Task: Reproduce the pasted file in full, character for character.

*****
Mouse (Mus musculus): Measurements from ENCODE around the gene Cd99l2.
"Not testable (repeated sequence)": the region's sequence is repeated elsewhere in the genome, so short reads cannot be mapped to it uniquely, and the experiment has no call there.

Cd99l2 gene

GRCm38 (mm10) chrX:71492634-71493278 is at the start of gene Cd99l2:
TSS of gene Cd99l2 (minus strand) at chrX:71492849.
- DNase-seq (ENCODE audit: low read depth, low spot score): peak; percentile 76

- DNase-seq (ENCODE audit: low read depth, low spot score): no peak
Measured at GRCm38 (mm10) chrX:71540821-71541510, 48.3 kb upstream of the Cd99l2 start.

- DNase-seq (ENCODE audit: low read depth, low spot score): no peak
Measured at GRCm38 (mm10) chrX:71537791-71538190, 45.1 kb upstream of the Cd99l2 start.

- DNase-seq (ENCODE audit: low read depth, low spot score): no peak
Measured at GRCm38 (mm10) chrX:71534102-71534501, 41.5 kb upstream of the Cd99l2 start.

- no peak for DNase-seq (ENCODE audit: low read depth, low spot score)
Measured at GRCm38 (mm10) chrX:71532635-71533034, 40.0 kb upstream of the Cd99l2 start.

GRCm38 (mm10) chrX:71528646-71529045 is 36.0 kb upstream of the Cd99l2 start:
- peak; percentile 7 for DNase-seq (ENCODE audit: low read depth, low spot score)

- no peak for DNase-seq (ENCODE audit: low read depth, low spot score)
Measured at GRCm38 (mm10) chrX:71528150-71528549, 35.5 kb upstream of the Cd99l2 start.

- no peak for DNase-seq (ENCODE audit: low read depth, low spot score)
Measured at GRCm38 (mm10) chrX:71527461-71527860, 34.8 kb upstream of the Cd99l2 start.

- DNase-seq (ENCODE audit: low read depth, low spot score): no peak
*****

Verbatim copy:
Mouse (Mus musculus): Measurements from ENCODE around the gene Cd99l2.
"Not testable (repeated sequence)": the region's sequence is repeated elsewhere in the genome, so short reads cannot be mapped to it uniquely, and the experiment has no call there.

Cd99l2 gene

GRCm38 (mm10) chrX:71492634-71493278 is at the start of gene Cd99l2:
TSS of gene Cd99l2 (minus strand) at chrX:71492849.
- DNase-seq (ENCODE audit: low read depth, low spot score): peak; percentile 76

- DNase-seq (ENCODE audit: low read depth, low spot score): no peak
Measured at GRCm38 (mm10) chrX:71540821-71541510, 48.3 kb upstream of the Cd99l2 start.

- DNase-seq (ENCODE audit: low read depth, low spot score): no peak
Measured at GRCm38 (mm10) chrX:71537791-71538190, 45.1 kb upstream of the Cd99l2 start.

- DNase-seq (ENCODE audit: low read depth, low spot score): no peak
Measured at GRCm38 (mm10) chrX:71534102-71534501, 41.5 kb upstream of the Cd99l2 start.

- no peak for DNase-seq (ENCODE audit: low read depth, low spot score)
Measured at GRCm38 (mm10) chrX:71532635-71533034, 40.0 kb upstream of the Cd99l2 start.

GRCm38 (mm10) chrX:71528646-71529045 is 36.0 kb upstream of the Cd99l2 start:
- peak; percentile 7 for DNase-seq (ENCODE audit: low read depth, low spot score)

- no peak for DNase-seq (ENCODE audit: low read depth, low spot score)
Measured at GRCm38 (mm10) chrX:71528150-71528549, 35.5 kb upstream of the Cd99l2 start.

- no peak for DNase-seq (ENCODE audit: low read depth, low spot score)
Measured at GRCm38 (mm10) chrX:71527461-71527860, 34.8 kb upstream of the Cd99l2 start.

- DNase-seq (ENCODE audit: low read depth, low spot score): no peak